"I like to describe the Green Academy as an airport", continues Vedran Horvat, "as here start political experiences that take, like planes, different directions". Born in 2010 as an initiative of the Heinrich Böll Foundation and later, in 2015, the beacon project of the newborn Institute for Political Ecology, the Vis laboratory has been "the birthplace of many debates linked to many battles". Horvat cites, for example, "Zagreb je Naš and Ne Da (vi) mo Beograd", which "have been our guests for many years".

The political incubator of the Green Academy is based on the island of Vis for a specific reason. Among the most distant from the mainland, this island, a military base inaccessible to foreigners under Yugoslavia, has managed to stay off the radar of mass tourism. Only in recent years, also thanks to the filming of Mamma Mia 2, the international fame of the island has been growing. But for the organisers of the ecological academy Vis continues to offer that "sense of slowness" now lost elsewhere in Dalmatia.

Environmental urgency

Climate change, with its environmental, political, economic, and social consequences, was at the centre of the sixth edition of the Green Academy. The tone was set by Brannon Anderson, a professor at Furman University (Greenville, USA). Paraphrasing Game of Thrones, Anderson warned: "degrowth is coming, soon it will no longer be a choice". The wealth of data cited by the professor described the gravity of the environmental situation on our planet.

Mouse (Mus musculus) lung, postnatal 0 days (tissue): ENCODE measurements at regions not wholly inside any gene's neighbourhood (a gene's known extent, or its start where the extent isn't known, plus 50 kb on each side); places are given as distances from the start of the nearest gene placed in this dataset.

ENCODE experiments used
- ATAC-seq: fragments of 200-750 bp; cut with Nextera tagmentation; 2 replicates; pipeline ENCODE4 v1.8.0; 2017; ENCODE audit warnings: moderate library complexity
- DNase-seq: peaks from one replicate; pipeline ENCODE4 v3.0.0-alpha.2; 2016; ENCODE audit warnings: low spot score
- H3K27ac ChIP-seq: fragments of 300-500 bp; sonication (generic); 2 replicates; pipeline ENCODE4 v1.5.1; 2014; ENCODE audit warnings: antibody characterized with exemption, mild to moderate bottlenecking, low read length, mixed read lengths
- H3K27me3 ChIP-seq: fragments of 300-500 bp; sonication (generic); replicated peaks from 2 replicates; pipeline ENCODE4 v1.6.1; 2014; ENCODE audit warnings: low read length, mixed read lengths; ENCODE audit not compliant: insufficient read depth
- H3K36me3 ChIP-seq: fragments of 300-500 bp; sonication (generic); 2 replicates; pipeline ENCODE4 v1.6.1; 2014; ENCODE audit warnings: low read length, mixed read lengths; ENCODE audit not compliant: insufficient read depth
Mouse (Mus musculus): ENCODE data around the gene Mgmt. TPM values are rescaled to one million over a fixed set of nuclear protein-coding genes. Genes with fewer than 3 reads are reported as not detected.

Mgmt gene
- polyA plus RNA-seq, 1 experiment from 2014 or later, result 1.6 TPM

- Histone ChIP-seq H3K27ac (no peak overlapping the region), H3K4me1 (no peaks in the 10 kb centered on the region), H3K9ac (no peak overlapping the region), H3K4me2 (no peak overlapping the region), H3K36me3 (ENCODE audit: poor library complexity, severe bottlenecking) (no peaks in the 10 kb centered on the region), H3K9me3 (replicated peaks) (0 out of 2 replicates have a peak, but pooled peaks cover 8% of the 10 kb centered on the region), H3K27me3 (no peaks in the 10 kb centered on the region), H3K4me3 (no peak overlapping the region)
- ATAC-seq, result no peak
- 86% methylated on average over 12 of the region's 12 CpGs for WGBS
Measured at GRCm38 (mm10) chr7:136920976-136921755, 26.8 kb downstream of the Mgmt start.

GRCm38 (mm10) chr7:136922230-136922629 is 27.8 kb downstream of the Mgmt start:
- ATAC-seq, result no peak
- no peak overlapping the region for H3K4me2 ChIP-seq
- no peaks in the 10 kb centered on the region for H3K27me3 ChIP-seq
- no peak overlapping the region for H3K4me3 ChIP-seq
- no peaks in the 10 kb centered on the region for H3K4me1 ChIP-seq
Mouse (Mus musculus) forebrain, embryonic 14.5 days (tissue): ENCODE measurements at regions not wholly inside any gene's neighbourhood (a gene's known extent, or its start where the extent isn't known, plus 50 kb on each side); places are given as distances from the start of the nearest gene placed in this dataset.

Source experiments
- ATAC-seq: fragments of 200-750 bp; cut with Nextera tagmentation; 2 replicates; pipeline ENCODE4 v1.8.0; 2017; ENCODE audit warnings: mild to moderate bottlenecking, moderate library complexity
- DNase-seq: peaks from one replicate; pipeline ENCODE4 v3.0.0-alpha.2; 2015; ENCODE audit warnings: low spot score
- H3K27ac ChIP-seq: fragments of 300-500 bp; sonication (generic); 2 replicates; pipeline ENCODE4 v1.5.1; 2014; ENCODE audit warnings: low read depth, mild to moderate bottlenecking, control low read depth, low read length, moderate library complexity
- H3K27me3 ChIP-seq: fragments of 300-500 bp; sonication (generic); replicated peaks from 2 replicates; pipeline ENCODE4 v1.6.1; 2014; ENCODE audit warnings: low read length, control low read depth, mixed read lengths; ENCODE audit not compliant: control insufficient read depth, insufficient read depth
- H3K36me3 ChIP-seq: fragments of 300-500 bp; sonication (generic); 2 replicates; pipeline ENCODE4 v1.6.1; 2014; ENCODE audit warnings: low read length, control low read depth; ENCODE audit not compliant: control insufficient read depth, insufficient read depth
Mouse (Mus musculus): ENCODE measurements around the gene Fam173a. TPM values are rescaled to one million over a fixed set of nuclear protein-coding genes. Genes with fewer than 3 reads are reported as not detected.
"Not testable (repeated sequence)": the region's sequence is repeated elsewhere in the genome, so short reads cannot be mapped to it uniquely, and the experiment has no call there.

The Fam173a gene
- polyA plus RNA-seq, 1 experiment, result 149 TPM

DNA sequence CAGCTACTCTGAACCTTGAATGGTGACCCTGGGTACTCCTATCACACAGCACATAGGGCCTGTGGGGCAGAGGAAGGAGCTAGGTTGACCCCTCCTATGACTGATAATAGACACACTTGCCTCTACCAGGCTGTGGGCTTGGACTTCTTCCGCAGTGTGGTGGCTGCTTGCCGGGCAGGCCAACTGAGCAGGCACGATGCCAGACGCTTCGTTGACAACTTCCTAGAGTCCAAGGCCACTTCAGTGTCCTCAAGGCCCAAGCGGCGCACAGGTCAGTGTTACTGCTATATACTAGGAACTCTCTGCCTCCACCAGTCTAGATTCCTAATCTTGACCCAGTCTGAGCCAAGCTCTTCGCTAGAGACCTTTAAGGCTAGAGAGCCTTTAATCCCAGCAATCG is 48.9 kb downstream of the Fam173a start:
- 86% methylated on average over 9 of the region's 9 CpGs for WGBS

The growth that started after WWII and became exponential in the 1990s led to a world where "just 18% of the land emerged can be considered wild", i.e. not organized in some way by man. The relationship with other animal species has also been distorted since the last century. "If in 1900 humans and their livestock were 4 times as many as wild animals, in 2000 that ratio was 35 to 1", explains Anderson.

Then there are the climatic anomalies that multiply year after year, the constantly growing temperatures, the plight of waste that keeps being poured into the environment... Hence, "solving inequalities with further growth is now impossible", concludes the professor, who calls for "a change in values": "Europe and the United States must drastically reduce their consumption and take responsibility for the inequalities and conditions of the planet: it is a moral imperative".